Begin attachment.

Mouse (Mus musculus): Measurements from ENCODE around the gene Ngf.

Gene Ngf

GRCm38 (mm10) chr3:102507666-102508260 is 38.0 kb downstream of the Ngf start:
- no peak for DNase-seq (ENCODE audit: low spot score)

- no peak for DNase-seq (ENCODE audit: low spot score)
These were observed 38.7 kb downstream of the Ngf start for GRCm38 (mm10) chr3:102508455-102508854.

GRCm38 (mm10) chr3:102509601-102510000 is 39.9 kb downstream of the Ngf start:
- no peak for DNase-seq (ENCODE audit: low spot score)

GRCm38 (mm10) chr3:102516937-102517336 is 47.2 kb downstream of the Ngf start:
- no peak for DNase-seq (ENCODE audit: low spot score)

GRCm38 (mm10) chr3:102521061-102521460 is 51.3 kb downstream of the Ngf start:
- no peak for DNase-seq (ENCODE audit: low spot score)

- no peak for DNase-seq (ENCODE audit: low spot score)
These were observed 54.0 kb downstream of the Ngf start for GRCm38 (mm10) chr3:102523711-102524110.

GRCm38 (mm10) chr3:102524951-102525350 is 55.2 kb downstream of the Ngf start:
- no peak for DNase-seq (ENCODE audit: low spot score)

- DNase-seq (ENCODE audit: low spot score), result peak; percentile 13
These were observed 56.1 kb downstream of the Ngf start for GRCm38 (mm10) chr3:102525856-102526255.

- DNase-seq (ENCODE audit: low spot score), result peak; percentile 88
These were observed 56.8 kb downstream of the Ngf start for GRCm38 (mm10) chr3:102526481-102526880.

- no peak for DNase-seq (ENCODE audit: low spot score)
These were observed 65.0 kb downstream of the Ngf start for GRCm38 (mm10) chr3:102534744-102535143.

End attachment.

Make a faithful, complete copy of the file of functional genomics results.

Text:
Mouse (Mus musculus): Measurements from ENCODE around the gene Ngf.

Gene Ngf

GRCm38 (mm10) chr3:102507666-102508260 is 38.0 kb downstream of the Ngf start:
- no peak for DNase-seq (ENCODE audit: low spot score)

- no peak for DNase-seq (ENCODE audit: low spot score)
These were observed 38.7 kb downstream of the Ngf start for GRCm38 (mm10) chr3:102508455-102508854.

GRCm38 (mm10) chr3:102509601-102510000 is 39.9 kb downstream of the Ngf start:
- no peak for DNase-seq (ENCODE audit: low spot score)

GRCm38 (mm10) chr3:102516937-102517336 is 47.2 kb downstream of the Ngf start:
- no peak for DNase-seq (ENCODE audit: low spot score)

GRCm38 (mm10) chr3:102521061-102521460 is 51.3 kb downstream of the Ngf start:
- no peak for DNase-seq (ENCODE audit: low spot score)

- no peak for DNase-seq (ENCODE audit: low spot score)
These were observed 54.0 kb downstream of the Ngf start for GRCm38 (mm10) chr3:102523711-102524110.

GRCm38 (mm10) chr3:102524951-102525350 is 55.2 kb downstream of the Ngf start:
- no peak for DNase-seq (ENCODE audit: low spot score)

- DNase-seq (ENCODE audit: low spot score), result peak; percentile 13
These were observed 56.1 kb downstream of the Ngf start for GRCm38 (mm10) chr3:102525856-102526255.

- DNase-seq (ENCODE audit: low spot score), result peak; percentile 88
These were observed 56.8 kb downstream of the Ngf start for GRCm38 (mm10) chr3:102526481-102526880.

- no peak for DNase-seq (ENCODE audit: low spot score)
These were observed 65.0 kb downstream of the Ngf start for GRCm38 (mm10) chr3:102534744-102535143.